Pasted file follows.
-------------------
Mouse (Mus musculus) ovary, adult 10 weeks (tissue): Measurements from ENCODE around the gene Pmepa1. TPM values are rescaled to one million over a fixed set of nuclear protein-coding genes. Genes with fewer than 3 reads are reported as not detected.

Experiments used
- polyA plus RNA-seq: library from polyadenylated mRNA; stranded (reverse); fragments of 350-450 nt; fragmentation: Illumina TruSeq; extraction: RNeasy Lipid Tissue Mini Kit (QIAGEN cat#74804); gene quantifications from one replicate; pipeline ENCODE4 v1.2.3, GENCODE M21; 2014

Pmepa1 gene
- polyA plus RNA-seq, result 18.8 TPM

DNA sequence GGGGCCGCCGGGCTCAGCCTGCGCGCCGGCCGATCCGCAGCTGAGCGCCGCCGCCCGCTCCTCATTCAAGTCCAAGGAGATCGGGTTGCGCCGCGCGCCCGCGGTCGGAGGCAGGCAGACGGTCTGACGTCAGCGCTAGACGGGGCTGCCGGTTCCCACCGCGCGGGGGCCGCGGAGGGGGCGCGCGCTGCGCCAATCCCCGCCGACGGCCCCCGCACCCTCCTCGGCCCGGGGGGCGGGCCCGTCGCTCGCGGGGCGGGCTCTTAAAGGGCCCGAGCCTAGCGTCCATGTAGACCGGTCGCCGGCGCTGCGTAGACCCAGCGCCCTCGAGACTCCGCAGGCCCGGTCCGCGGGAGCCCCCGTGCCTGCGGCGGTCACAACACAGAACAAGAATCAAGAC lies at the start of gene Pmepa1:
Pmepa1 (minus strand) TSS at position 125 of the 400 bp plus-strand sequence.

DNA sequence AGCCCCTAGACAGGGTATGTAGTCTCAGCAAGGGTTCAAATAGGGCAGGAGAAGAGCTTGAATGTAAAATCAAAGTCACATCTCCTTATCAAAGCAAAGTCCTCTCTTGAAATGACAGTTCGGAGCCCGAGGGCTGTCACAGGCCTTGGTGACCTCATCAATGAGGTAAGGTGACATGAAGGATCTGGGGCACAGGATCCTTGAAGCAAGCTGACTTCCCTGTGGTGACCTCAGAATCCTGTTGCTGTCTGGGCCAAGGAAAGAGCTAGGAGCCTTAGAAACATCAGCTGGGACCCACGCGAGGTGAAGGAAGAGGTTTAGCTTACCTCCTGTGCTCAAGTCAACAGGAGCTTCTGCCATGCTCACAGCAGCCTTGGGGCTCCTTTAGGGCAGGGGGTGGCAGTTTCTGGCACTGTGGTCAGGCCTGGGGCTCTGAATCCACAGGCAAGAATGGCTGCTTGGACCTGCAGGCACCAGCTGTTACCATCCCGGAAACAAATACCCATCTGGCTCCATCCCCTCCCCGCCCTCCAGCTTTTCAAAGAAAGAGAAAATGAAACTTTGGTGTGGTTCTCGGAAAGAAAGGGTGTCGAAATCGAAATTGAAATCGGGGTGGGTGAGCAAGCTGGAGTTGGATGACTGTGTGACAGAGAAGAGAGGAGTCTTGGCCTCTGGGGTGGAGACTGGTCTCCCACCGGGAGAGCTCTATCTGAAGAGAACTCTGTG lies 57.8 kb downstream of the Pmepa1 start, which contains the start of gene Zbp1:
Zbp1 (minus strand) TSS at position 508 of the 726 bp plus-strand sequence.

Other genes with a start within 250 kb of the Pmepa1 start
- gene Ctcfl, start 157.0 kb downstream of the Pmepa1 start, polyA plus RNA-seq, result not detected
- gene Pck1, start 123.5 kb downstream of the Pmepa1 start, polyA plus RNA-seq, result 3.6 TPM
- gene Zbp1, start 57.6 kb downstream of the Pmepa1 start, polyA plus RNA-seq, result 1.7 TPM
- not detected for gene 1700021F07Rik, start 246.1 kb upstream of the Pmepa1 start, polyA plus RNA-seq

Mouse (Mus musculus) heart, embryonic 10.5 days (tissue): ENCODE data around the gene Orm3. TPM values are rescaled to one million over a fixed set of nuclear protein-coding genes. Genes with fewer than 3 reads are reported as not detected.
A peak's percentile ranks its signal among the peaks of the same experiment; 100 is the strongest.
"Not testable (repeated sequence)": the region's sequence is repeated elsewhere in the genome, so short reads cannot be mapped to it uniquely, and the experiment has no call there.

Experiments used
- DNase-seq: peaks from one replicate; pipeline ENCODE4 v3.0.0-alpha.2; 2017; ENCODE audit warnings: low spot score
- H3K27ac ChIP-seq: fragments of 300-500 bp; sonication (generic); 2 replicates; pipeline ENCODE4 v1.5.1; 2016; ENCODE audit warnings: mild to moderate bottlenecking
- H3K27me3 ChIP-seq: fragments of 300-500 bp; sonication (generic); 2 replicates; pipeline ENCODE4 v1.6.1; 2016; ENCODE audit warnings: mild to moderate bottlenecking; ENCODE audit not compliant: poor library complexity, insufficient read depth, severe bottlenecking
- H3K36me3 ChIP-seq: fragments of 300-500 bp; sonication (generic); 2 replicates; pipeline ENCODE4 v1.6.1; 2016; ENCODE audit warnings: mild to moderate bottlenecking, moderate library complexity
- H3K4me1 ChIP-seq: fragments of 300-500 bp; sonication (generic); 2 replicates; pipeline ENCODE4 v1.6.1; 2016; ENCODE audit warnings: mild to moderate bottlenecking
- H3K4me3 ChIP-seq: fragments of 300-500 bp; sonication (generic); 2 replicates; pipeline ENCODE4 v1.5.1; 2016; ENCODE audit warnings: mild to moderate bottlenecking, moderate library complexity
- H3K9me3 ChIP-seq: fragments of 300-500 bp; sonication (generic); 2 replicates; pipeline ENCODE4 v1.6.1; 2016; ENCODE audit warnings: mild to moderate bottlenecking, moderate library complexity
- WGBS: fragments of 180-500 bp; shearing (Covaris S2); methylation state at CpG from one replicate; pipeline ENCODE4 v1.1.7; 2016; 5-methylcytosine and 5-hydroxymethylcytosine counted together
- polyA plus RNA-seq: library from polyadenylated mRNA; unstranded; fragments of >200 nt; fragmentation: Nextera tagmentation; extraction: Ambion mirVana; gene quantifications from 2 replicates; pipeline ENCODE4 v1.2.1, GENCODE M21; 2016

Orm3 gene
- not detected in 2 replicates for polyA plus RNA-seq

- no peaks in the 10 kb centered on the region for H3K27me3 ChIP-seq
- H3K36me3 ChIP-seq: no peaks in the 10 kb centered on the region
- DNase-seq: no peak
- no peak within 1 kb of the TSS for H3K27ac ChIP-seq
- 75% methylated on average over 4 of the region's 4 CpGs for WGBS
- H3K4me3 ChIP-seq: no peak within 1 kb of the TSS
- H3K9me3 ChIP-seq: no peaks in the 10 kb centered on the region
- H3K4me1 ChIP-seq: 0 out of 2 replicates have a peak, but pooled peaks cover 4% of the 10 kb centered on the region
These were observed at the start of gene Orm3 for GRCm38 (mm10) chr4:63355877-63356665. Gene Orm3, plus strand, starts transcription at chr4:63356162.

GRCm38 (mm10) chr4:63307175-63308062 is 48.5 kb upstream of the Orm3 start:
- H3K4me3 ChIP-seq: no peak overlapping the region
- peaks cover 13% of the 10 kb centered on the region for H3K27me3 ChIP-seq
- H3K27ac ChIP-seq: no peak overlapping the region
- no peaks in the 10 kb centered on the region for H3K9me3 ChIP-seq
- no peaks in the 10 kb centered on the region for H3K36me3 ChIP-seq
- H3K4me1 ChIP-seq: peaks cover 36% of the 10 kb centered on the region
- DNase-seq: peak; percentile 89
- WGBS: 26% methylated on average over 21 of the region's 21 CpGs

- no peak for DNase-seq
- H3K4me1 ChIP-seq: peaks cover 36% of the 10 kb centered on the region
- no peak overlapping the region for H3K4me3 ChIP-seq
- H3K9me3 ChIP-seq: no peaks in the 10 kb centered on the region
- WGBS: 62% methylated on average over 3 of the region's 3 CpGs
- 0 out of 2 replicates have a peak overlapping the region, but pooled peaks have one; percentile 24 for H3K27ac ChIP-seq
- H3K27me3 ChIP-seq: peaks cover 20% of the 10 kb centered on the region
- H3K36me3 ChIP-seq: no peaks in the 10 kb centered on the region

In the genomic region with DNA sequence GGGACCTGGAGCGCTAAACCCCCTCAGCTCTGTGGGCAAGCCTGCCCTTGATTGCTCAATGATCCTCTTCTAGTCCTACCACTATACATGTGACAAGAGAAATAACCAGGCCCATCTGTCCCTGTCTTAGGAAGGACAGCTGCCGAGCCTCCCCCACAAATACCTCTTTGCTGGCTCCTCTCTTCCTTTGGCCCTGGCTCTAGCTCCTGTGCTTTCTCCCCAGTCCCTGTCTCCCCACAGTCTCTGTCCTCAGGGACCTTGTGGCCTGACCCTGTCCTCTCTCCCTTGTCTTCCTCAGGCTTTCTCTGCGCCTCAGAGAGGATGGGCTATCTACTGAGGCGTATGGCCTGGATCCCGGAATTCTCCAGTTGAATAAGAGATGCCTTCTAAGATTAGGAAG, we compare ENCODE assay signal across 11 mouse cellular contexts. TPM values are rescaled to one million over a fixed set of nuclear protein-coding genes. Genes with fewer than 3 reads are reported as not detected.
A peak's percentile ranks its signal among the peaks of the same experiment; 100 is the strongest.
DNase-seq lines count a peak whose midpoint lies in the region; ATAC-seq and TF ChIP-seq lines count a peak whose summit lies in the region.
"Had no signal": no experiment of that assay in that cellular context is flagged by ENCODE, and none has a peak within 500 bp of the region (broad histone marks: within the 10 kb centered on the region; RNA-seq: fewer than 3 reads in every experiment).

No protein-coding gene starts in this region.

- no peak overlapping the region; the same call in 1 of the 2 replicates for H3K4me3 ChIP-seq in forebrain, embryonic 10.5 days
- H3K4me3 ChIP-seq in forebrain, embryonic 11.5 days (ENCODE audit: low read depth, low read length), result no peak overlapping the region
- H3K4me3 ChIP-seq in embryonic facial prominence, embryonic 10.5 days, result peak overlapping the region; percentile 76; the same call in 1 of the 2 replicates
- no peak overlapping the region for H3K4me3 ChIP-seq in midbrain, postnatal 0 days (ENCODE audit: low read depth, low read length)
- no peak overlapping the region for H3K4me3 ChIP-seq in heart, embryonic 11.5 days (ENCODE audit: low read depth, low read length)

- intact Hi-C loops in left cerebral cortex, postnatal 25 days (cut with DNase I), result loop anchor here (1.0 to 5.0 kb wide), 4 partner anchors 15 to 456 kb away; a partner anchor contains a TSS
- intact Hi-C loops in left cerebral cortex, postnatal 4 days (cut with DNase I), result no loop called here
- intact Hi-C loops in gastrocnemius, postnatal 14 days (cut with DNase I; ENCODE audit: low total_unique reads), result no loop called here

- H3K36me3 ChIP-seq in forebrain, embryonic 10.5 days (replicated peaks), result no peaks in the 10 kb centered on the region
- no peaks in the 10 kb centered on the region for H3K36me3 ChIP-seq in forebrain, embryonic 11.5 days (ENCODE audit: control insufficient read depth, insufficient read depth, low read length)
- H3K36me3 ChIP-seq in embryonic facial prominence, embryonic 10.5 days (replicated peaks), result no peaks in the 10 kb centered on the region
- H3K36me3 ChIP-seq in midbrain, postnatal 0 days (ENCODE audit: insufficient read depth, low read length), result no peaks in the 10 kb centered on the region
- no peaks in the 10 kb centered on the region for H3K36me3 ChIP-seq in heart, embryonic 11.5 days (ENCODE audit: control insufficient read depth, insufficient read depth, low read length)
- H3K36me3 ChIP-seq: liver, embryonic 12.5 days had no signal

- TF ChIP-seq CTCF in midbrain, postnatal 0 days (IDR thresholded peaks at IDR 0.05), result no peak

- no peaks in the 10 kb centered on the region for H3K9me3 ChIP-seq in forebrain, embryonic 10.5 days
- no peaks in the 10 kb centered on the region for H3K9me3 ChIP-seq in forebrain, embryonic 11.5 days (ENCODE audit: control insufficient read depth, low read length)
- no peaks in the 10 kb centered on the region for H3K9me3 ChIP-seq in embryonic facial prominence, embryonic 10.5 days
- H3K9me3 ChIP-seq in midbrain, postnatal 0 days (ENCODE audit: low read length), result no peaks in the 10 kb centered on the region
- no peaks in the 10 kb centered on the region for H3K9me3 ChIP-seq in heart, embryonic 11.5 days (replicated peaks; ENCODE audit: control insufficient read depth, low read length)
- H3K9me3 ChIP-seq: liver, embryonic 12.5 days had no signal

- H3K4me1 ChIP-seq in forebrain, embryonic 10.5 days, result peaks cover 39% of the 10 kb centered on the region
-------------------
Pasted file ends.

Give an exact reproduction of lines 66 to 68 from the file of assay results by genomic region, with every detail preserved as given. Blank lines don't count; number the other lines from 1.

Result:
- intact Hi-C loops in left cerebral cortex, postnatal 25 days (cut with DNase I), result loop anchor here (1.0 to 5.0 kb wide), 4 partner anchors 15 to 456 kb away; a partner anchor contains a TSS
- intact Hi-C loops in left cerebral cortex, postnatal 4 days (cut with DNase I), result no loop called here
- intact Hi-C loops in gastrocnemius, postnatal 14 days (cut with DNase I; ENCODE audit: low total_unique reads), result no loop called here